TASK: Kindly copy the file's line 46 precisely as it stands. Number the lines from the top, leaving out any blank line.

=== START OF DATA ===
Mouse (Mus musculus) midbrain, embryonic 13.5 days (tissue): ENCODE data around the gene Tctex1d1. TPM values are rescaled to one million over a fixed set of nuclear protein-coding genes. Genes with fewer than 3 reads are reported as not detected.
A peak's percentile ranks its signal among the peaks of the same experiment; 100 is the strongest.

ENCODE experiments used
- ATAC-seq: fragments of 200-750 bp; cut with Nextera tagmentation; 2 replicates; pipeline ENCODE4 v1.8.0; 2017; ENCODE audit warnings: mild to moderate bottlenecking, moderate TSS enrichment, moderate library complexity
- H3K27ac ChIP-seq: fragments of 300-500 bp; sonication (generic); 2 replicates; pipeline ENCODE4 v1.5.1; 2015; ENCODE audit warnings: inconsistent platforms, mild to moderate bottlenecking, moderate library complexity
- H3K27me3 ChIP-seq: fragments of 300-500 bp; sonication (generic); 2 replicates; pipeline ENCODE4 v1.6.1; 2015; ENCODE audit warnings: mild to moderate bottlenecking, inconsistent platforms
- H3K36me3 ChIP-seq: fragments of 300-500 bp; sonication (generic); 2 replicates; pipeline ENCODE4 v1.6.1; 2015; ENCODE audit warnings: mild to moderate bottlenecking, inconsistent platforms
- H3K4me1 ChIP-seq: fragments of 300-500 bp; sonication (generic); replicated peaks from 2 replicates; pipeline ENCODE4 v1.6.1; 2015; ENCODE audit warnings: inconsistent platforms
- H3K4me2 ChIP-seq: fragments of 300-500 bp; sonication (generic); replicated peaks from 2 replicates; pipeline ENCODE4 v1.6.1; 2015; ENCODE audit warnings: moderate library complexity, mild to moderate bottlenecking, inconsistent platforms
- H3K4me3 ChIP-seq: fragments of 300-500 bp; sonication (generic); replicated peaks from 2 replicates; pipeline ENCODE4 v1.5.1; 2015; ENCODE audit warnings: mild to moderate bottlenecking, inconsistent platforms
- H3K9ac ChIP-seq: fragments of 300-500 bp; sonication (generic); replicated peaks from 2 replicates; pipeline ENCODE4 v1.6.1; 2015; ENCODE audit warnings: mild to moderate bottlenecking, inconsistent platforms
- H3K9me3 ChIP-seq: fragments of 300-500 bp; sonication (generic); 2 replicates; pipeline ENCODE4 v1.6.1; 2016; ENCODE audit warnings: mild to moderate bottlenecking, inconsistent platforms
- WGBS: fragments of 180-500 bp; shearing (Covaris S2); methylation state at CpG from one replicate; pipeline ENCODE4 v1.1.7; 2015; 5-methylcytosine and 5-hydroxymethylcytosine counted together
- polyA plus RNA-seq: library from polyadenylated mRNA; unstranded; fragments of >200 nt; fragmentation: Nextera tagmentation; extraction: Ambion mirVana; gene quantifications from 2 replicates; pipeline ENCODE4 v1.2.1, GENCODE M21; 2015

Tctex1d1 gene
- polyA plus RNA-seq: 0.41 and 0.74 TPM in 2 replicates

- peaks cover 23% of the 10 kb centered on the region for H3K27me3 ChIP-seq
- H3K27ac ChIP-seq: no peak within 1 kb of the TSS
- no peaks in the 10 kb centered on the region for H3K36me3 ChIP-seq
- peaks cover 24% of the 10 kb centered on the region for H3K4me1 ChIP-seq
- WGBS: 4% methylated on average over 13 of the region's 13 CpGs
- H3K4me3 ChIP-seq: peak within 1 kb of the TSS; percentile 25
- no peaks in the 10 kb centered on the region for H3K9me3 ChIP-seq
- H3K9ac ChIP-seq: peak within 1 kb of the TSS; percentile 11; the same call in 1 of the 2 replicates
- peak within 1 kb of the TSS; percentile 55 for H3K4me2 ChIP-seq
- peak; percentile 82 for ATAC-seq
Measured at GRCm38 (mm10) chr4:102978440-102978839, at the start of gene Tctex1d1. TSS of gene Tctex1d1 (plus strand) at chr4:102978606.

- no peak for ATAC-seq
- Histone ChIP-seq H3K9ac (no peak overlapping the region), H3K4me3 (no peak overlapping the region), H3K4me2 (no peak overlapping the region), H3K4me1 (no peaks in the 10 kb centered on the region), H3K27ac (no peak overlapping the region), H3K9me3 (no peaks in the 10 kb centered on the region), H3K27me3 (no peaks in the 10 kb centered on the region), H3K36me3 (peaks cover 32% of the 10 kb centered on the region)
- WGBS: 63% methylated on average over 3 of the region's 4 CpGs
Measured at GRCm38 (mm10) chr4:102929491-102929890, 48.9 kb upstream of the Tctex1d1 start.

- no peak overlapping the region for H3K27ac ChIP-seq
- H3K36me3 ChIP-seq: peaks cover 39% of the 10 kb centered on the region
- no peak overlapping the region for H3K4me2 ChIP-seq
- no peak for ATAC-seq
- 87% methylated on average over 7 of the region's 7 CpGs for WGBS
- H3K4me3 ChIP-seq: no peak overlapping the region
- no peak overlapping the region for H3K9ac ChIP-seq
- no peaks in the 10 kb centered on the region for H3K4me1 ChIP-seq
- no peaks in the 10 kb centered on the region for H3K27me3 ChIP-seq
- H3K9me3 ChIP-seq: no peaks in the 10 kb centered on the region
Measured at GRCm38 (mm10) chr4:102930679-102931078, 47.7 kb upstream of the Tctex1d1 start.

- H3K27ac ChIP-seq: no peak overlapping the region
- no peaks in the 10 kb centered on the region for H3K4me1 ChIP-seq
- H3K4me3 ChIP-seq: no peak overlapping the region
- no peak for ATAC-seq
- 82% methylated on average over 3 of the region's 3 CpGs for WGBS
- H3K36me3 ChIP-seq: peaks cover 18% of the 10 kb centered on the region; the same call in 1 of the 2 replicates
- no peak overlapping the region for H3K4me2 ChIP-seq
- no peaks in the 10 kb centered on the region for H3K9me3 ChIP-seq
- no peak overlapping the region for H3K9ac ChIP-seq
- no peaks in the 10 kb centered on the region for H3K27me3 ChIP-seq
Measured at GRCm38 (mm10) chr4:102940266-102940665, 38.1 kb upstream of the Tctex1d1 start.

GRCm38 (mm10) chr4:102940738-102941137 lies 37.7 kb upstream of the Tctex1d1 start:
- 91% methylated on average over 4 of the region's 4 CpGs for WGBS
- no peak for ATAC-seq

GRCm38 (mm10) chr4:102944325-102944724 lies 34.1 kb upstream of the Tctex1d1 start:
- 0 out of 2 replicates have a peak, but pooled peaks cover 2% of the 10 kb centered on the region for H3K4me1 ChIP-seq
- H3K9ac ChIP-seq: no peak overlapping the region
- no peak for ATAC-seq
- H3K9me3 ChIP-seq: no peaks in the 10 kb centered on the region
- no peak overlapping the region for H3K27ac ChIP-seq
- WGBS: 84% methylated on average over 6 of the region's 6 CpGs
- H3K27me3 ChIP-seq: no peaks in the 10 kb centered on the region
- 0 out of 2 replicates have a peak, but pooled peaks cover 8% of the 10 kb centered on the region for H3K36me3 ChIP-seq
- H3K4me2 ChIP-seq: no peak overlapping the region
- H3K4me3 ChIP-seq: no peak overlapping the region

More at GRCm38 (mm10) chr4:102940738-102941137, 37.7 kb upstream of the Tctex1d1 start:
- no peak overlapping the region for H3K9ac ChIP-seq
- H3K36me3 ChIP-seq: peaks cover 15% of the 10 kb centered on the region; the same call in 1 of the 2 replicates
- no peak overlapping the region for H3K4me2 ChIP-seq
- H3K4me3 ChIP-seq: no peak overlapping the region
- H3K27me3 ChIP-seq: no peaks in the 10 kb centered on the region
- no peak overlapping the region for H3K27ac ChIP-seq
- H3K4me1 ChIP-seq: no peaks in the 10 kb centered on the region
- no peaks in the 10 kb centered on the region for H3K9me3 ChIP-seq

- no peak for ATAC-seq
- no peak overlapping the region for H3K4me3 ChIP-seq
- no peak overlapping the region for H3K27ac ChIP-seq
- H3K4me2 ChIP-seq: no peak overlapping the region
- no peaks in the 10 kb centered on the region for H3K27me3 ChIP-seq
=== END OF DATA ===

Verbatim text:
- no peak for ATAC-seq